The children had entered a zone where there were no calculators, just paper, pen and their heads to rely on when doing all the calculations. The students were taking part in the Math Challenge ’18, organised by Dawn Media Group and EDeQUAL at the Karachi School of Business & Leadership.
Cell phones, too, were seen as a problem, perhaps one bigger than the math problems they were expected to solve. And not just for the contestants, even the audience. The other contestants, teachers and parents sitting in the audience were requested to switch off or turn their phones to silent mode before putting them inside their bags, which were then deposited to one side of the auditorium.
Without any electronic device on them, the audience also got involved in the competition as they too tried solving the problems in their heads. Sometimes when the contestants answered correctly, they even forgot to clap as they were themselves too busy coming up with the answers.
The ‘Hot Spot’ segment, which kicked off the competition, seemed simple enough with up to three minutes allowed to answer each question. But that was it, so simple. How can any round, which punishes by giving negative points, minus 10 for every wrong answer be seen as simple? And losing points was entirely the teams’ fault because they should not have hit the buzzer if they didn’t know the correct answer. Speed thrills, but kills, remember?
‘Hot Spot’ was the segment that threw many teams way behind as they first had to make up for the minus points before finding themselves anywhere over the zero mark line on the points table. But it was also the segment which saw those who answered correctly climb up.
This was followed by the ‘Jeopardy’ round. Jeopardy is a popular American game show where the contestants are asked general knowledge questions carrying various points under different categories. Here the students were asked mathematics questions under categories such as ‘Numbers’, ‘Shapes’, ‘Spaces’, ‘Relationships’, ‘Data’ and ‘Thinking’.
There were four questions under each category, carrying 10, 20, 30 and 40 points. It goes without explaining that the questions carrying 10 points were the easiest and those carrying 40 points being the most difficult ones to calculate or figure out.
But the contestants, including students of classes seven, eight, nine and 10, demonstrated the highest form of intellectual, analytical and problem-solving skills. They were totally up for the challenge. Classes seven and eight constituted group one and classes nine and 10 constituted group two.
But whatever group they belonged to, they were the cream of mathematicians among their age group, selected from 150 schools across Pakistan. And these included government schools as well as leading private schools. The first round of the competition was successfully completed in January within each of the participating schools using a technology link-up that was managed by EDeQUAL. About 6,500 students from across schools in Karachi, Hyderabad, Lahore, Gujranwala, Faisalabad, Jhang, Islamabad and Peshawar participated in the first round.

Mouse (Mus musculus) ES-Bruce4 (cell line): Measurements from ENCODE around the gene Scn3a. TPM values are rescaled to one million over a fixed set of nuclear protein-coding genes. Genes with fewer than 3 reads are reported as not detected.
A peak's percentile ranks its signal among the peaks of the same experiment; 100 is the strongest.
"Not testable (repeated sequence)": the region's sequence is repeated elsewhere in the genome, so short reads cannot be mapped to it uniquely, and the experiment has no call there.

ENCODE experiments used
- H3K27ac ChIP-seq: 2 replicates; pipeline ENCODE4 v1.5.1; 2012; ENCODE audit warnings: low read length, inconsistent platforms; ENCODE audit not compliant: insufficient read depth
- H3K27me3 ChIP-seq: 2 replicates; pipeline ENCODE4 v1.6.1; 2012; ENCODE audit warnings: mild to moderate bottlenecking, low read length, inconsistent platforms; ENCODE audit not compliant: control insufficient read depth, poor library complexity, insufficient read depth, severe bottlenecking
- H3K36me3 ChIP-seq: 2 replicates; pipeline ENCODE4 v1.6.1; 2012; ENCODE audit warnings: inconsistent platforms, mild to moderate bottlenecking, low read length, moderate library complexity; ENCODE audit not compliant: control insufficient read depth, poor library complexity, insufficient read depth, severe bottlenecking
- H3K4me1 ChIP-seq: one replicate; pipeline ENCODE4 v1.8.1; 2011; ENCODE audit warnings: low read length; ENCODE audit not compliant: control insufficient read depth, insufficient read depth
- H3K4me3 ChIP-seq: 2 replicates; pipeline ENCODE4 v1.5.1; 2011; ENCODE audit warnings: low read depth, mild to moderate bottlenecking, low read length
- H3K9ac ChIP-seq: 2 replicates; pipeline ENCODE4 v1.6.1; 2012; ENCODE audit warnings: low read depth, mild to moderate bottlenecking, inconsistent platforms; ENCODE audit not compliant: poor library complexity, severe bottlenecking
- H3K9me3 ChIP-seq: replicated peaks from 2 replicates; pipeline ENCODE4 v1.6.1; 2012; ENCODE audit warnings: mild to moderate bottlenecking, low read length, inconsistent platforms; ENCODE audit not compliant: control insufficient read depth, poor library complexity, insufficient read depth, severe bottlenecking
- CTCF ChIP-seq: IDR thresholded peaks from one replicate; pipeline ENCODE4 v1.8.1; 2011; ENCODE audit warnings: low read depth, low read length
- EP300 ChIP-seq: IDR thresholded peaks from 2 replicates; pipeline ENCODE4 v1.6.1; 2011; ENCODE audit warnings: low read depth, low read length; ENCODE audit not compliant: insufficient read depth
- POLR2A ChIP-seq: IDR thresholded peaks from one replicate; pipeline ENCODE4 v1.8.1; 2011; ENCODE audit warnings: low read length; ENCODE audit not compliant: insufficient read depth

Students accessed the Math Challenge questions from their school computer labs, and their scores were automatically calculated and transmitted via internet to the EDeQUAL servers. These were transparently compiled and shared with each school, to allow them to choose the highest scoring students for their school teams. The school teams — comprising each school’s top scorers — competed in the second round of the challenge, the regionals, before making it to the finals.
Message: Ameena Saiyid Oxford University Press
Congratulations to Dawn for initiating the Math Challenge in partnership with EDeQUAL — another step forward in support of today’s bright young Pakistanis — and congratulations to the winning teams in the regional rounds and the finals.
Math Challenge, a team-based, inter-school, national competition for students of classes seven to 10, operates on a live game show format using quiz technology with participants using tablets and/
or computers to solve problems and analytical challenges.
Oxford University Press Pakistan is proud to be a sponsor of Dawn’s Spelling Bee and Math Challenge programmes, which bring together students from across the country in healthy competition. It was very encouraging to see the level of interest and competence in the students as they proved themselves at each level.
I wish the organisers, participants and winners of this event all the best for their future success.
Group one (Classes 7 and 8):
Lahore Grammar School-Jr & Middle JT Boys (Lahore)
Wali Waqar (Class 7) and Rai M. Zain-ul-Abideen
Habib Girls School (Karachi)
Arisha Ferhaj (Class 7) and Saleha Abid (Class 8)
Group two (Classes 9 and 10):
The City School North Nazimabad Boys Campus (Karachi)
Ali Masood (Class 9) and Ayyan Masood (Class 10) &
Happy Home School (Karachi)
Mohammad Hammad Javed (Class 9) and Mohammad Ashar Siddiqui (Class 10)
EMS High School (Islamabad)
Ali Abdullah (Class 9) and Nizalia Siddiqui (Class 10).
Published in Dawn, Young World, March 31st, 2018